Some barometers give the atmospheric pressure in millibars (one millibar = 100 Pascals, or one hectoPascal).
Aneroid barometers have a mechanical adjustment for altitude that allows the equivalent sea level pressure to be read directly and without further adjustment if the instrument is not moved to a different altitude.
A variation of this type of barometer can be easily constructed.
Design changes to make the instrument more sensitive, simpler to read, and easier to transport resulted in variations such as the basin, siphon, wheel, cistern, Fortin, multiple folded, stereometric, and balance barometers.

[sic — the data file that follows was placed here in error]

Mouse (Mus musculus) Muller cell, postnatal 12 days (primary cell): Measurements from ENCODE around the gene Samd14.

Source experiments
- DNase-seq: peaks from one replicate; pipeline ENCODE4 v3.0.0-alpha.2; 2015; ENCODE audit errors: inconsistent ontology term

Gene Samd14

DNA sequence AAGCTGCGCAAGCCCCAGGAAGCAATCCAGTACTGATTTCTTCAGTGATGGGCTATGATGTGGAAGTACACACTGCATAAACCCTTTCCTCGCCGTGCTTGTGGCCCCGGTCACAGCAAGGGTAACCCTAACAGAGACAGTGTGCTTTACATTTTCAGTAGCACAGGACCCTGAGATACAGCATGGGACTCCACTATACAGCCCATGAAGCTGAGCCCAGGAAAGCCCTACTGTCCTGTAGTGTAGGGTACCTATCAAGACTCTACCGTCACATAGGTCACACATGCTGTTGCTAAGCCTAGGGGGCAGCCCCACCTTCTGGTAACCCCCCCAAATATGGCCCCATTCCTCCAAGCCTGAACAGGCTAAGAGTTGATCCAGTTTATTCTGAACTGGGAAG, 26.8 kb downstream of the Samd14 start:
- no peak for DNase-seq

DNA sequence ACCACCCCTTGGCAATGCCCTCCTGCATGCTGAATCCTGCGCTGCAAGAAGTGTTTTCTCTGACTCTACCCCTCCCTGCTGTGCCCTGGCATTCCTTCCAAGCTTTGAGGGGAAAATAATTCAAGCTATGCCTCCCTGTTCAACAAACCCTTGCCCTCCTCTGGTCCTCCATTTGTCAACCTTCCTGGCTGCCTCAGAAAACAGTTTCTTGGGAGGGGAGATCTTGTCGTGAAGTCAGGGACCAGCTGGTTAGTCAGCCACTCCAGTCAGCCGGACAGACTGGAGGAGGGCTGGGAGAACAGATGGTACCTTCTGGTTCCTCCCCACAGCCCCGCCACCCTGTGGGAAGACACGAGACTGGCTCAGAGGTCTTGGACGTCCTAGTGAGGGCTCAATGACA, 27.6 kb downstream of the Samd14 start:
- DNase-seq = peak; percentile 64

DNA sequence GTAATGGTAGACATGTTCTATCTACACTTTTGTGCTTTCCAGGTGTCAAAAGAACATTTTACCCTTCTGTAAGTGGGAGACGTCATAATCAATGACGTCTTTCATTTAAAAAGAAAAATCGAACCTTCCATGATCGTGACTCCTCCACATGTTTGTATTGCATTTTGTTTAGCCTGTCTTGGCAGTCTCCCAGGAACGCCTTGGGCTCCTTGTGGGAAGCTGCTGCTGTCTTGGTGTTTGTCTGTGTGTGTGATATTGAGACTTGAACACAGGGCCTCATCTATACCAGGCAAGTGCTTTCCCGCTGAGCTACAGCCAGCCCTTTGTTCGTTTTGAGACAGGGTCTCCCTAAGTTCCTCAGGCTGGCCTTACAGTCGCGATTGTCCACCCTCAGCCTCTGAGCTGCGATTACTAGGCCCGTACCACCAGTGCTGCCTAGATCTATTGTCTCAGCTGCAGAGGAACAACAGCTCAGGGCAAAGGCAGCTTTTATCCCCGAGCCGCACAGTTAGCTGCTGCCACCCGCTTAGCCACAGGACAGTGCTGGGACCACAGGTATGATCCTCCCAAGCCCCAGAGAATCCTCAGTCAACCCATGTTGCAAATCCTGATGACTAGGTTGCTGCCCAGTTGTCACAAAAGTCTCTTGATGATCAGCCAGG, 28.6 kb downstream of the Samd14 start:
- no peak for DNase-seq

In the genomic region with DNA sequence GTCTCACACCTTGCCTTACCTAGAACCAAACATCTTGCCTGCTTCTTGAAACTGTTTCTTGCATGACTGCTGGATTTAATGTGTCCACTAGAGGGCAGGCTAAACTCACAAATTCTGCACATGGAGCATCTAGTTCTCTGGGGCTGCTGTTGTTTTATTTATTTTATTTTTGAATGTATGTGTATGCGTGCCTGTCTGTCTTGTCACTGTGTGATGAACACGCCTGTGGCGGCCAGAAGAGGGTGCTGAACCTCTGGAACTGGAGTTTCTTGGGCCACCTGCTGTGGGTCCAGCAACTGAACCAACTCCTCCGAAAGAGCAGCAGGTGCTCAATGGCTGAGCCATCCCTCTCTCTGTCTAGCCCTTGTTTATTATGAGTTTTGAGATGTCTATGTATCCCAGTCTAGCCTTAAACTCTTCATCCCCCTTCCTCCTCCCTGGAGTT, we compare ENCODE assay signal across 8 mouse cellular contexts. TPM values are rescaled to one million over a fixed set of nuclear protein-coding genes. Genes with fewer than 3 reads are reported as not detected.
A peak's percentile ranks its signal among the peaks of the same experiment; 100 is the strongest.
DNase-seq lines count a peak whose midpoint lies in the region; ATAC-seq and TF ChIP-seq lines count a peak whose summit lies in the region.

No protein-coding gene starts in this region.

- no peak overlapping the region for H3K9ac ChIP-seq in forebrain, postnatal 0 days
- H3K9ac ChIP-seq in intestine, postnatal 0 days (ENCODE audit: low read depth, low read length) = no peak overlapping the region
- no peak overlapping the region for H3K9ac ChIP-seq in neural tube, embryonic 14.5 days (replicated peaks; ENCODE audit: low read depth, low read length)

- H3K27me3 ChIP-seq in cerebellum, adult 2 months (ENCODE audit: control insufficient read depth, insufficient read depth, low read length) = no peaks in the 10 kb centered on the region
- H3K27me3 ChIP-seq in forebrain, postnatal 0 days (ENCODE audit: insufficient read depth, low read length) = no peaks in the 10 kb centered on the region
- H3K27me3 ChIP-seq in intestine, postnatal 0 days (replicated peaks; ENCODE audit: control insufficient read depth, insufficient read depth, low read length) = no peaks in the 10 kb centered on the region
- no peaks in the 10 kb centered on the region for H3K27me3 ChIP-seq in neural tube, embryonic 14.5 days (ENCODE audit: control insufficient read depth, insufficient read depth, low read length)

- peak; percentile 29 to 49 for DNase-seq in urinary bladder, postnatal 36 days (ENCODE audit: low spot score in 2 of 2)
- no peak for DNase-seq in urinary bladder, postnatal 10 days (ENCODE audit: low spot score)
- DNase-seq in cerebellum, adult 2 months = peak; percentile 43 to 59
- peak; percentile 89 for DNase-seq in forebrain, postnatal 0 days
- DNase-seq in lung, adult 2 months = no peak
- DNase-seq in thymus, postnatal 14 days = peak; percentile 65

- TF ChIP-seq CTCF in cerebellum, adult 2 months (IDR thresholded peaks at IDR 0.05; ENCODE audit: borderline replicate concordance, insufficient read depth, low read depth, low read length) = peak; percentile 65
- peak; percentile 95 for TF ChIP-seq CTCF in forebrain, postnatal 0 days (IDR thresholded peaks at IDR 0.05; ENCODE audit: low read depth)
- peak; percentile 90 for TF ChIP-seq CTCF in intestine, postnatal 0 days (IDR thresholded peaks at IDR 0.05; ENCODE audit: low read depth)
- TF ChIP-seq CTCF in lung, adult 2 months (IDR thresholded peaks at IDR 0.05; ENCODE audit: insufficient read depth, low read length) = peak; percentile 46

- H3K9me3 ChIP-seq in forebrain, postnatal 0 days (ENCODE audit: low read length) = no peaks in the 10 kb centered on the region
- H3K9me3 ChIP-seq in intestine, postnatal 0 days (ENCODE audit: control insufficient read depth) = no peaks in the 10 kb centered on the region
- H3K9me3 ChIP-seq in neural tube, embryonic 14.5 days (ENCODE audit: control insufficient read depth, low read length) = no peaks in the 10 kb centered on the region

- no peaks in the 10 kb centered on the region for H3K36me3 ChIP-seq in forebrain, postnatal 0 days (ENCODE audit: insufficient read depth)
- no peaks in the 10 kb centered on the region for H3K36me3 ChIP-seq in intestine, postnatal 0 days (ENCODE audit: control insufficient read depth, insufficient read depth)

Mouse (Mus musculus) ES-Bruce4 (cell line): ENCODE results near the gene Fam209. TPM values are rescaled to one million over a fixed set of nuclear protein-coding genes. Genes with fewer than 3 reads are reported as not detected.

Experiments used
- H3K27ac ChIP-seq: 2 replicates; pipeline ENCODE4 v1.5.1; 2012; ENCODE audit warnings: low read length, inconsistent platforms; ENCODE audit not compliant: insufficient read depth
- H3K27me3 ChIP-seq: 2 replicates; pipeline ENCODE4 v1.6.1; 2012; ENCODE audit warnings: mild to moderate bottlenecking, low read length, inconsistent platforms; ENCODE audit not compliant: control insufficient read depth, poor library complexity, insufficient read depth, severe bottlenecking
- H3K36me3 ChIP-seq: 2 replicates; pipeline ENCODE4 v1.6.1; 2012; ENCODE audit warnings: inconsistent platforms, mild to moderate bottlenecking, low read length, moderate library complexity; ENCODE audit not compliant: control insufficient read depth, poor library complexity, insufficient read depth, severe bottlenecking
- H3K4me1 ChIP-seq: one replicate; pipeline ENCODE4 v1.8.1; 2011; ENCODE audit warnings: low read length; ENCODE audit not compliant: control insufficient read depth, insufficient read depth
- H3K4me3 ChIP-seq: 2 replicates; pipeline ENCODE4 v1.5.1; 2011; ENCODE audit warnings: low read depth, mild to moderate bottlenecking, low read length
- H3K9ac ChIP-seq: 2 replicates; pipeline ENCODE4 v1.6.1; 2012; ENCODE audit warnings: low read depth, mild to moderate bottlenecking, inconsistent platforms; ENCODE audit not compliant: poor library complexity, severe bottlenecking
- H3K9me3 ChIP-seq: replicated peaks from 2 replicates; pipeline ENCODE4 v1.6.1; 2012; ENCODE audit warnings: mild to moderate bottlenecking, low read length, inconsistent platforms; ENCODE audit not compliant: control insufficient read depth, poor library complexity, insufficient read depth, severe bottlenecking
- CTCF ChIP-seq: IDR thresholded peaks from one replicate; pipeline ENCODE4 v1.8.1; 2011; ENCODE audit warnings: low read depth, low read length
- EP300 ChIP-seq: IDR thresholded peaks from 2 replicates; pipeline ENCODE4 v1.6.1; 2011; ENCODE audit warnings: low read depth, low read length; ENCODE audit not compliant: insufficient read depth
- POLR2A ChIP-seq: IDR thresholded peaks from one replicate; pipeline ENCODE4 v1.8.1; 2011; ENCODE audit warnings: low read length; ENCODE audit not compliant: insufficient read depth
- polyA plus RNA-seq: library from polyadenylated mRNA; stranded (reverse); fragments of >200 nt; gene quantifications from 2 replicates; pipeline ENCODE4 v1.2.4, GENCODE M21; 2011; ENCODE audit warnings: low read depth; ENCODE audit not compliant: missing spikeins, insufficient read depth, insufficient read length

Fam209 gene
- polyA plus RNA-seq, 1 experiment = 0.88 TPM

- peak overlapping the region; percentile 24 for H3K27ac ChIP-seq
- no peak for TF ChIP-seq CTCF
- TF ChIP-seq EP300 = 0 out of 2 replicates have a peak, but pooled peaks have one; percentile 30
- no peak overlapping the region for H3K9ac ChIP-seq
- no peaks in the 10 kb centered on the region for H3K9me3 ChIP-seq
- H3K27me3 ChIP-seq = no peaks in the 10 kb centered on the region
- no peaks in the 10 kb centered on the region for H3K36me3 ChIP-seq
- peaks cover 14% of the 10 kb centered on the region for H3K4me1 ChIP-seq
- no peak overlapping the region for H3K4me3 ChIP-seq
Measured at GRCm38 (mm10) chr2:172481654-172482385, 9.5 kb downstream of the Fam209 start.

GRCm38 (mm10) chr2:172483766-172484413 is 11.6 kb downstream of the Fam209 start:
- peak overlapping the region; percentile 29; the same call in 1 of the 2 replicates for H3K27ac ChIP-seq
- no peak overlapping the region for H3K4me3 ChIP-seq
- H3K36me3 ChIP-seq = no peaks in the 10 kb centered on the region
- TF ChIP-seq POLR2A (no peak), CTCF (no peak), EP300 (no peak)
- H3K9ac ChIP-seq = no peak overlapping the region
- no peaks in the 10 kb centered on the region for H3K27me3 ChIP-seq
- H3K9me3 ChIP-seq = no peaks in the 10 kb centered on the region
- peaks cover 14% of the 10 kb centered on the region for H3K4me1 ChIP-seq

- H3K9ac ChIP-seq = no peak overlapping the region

The first barometer of this type was devised in 1643 by Evangelista Torricelli.
Torricelli documented that the height of the mercury in a barometer changed slightly each day and concluded that this was due to the changing pressure in the atmosphere.
Fitzroy barometers combine the standard mercury thermometer with a thermometer, as well as a guide of how to interpret pressure changes.
A standard mercury barometer has a glass column of about 30 inches (about 76 cm) in height, closed at one end, with an open mercury-filled reservoir at the base.
An aneroid barometer uses a small, flexible metal box called an aneroid cell.
The mercury barometer's design gives rise to the expression of atmospheric pressure in inches or millimeters (torr): the pressure is quoted as the level of the mercury's height in the vertical column.
To create a vacuum with mercury takes less than three feet, which makes its use more practical than a water barometer.